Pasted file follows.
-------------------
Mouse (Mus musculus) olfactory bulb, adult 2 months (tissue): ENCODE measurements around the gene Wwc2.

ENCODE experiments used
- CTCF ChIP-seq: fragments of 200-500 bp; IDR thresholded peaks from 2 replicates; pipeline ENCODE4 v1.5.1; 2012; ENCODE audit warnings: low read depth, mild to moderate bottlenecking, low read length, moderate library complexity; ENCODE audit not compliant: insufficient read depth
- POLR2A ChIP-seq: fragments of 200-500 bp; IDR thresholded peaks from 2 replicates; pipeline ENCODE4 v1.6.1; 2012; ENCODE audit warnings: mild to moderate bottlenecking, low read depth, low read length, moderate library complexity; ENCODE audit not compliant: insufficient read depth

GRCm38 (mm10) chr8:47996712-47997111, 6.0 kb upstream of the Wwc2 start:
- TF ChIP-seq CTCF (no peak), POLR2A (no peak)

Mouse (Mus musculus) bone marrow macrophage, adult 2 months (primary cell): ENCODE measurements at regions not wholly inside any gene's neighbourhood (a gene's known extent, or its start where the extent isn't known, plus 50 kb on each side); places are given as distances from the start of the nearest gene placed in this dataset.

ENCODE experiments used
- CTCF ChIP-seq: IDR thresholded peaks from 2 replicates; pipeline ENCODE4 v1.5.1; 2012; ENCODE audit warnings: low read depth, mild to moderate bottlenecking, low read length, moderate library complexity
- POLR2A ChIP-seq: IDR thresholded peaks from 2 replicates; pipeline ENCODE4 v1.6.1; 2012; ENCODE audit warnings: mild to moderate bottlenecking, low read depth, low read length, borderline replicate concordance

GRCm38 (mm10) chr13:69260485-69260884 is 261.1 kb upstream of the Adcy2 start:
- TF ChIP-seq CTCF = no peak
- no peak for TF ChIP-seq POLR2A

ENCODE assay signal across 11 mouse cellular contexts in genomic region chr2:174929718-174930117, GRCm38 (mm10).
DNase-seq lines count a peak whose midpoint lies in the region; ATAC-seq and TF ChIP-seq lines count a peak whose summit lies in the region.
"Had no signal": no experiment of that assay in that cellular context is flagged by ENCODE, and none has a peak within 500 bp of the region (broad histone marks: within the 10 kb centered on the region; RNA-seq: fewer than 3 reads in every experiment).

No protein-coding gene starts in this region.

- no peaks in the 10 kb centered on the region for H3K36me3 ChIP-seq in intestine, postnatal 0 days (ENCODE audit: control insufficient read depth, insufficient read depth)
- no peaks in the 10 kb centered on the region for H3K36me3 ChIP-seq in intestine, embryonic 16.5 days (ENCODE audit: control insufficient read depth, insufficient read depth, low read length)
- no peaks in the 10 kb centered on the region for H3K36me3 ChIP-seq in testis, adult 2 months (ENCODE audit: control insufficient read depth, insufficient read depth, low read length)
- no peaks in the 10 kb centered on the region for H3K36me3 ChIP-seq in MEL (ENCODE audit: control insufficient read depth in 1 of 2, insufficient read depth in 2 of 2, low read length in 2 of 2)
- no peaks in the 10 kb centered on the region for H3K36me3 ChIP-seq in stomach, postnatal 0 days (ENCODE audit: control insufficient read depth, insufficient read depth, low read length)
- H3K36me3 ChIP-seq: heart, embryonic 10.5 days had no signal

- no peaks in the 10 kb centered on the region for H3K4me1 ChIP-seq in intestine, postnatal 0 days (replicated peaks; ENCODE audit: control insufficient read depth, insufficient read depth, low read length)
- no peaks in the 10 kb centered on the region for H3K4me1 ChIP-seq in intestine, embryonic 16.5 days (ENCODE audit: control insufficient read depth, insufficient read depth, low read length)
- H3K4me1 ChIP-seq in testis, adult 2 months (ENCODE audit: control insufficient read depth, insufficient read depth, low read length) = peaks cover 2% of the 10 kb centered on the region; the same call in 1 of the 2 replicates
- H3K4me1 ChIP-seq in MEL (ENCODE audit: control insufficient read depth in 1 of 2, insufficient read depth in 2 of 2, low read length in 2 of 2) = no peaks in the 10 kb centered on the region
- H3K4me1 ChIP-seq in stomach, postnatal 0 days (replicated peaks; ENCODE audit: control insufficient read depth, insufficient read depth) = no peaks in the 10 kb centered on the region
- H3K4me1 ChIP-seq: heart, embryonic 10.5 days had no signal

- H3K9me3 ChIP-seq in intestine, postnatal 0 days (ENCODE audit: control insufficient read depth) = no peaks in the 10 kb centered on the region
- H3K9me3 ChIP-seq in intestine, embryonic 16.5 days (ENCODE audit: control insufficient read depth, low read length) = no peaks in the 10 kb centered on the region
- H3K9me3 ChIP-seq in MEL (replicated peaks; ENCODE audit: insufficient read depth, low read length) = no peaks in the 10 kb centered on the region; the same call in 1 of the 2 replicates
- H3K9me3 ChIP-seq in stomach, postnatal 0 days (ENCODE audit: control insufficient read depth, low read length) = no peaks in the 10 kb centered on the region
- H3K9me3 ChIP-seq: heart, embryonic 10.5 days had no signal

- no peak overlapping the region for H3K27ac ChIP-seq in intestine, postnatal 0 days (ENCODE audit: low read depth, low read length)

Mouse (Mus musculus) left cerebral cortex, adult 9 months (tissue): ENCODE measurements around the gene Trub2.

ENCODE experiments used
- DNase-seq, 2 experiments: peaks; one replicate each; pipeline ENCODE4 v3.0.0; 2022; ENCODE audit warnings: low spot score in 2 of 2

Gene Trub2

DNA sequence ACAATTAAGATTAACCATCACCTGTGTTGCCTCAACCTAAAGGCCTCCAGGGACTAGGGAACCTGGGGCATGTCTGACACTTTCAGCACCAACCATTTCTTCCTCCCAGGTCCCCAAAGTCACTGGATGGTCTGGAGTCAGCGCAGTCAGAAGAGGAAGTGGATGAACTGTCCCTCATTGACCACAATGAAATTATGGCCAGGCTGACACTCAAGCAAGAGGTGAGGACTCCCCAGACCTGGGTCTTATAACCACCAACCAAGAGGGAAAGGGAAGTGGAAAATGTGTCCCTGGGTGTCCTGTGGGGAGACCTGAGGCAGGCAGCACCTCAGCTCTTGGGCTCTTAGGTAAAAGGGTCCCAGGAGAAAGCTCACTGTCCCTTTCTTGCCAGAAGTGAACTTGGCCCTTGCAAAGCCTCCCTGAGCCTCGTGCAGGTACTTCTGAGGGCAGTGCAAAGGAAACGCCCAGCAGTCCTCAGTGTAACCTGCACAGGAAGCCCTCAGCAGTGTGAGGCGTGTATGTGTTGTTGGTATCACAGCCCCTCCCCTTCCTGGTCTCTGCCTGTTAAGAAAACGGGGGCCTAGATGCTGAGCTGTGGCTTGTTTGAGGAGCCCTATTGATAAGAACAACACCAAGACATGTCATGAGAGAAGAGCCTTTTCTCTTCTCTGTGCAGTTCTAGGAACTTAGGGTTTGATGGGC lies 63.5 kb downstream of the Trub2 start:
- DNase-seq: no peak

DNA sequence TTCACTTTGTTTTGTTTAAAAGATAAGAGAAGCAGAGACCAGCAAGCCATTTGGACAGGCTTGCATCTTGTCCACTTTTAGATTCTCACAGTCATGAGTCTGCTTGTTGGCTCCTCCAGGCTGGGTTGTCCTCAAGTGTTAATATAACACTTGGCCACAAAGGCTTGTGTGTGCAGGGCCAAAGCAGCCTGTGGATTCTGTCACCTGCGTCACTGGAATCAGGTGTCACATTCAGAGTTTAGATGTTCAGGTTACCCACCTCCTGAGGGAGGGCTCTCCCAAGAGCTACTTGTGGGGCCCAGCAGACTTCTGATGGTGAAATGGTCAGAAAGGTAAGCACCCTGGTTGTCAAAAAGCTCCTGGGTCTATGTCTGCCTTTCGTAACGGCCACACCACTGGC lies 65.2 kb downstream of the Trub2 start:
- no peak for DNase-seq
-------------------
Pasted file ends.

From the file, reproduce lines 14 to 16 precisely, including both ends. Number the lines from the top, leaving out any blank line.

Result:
ENCODE assay signal across 11 mouse cellular contexts in genomic region chr2:174929718-174930117, GRCm38 (mm10).
DNase-seq lines count a peak whose midpoint lies in the region; ATAC-seq and TF ChIP-seq lines count a peak whose summit lies in the region.
"Had no signal": no experiment of that assay in that cellular context is flagged by ENCODE, and none has a peak within 500 bp of the region (broad histone marks: within the 10 kb centered on the region; RNA-seq: fewer than 3 reads in every experiment).